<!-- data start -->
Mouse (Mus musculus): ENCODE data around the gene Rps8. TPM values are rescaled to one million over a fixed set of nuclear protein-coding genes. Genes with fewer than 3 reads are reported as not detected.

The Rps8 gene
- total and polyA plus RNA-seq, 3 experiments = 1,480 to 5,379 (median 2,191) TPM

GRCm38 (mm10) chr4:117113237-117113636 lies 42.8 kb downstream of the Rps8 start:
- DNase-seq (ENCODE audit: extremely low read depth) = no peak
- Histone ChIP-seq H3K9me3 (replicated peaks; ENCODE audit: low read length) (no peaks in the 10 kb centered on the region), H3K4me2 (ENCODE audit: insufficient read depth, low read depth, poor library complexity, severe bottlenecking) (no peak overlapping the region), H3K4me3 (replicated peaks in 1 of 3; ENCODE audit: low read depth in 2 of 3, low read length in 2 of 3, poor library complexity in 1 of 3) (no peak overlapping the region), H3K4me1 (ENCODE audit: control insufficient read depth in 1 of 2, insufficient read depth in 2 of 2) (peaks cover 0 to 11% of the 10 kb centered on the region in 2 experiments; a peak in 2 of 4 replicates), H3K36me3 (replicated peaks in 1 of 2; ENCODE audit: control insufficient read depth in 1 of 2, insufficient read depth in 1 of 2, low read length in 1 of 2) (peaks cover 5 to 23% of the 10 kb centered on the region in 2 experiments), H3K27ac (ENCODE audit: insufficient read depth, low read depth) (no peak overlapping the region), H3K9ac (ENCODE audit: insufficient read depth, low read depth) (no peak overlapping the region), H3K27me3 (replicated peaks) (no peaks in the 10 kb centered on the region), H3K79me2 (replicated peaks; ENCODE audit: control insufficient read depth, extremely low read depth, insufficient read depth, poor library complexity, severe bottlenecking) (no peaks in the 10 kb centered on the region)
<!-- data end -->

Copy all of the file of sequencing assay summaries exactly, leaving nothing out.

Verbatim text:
Mouse (Mus musculus): ENCODE data around the gene Rps8. TPM values are rescaled to one million over a fixed set of nuclear protein-coding genes. Genes with fewer than 3 reads are reported as not detected.

The Rps8 gene
- total and polyA plus RNA-seq, 3 experiments = 1,480 to 5,379 (median 2,191) TPM

GRCm38 (mm10) chr4:117113237-117113636 lies 42.8 kb downstream of the Rps8 start:
- DNase-seq (ENCODE audit: extremely low read depth) = no peak
- Histone ChIP-seq H3K9me3 (replicated peaks; ENCODE audit: low read length) (no peaks in the 10 kb centered on the region), H3K4me2 (ENCODE audit: insufficient read depth, low read depth, poor library complexity, severe bottlenecking) (no peak overlapping the region), H3K4me3 (replicated peaks in 1 of 3; ENCODE audit: low read depth in 2 of 3, low read length in 2 of 3, poor library complexity in 1 of 3) (no peak overlapping the region), H3K4me1 (ENCODE audit: control insufficient read depth in 1 of 2, insufficient read depth in 2 of 2) (peaks cover 0 to 11% of the 10 kb centered on the region in 2 experiments; a peak in 2 of 4 replicates), H3K36me3 (replicated peaks in 1 of 2; ENCODE audit: control insufficient read depth in 1 of 2, insufficient read depth in 1 of 2, low read length in 1 of 2) (peaks cover 5 to 23% of the 10 kb centered on the region in 2 experiments), H3K27ac (ENCODE audit: insufficient read depth, low read depth) (no peak overlapping the region), H3K9ac (ENCODE audit: insufficient read depth, low read depth) (no peak overlapping the region), H3K27me3 (replicated peaks) (no peaks in the 10 kb centered on the region), H3K79me2 (replicated peaks; ENCODE audit: control insufficient read depth, extremely low read depth, insufficient read depth, poor library complexity, severe bottlenecking) (no peaks in the 10 kb centered on the region)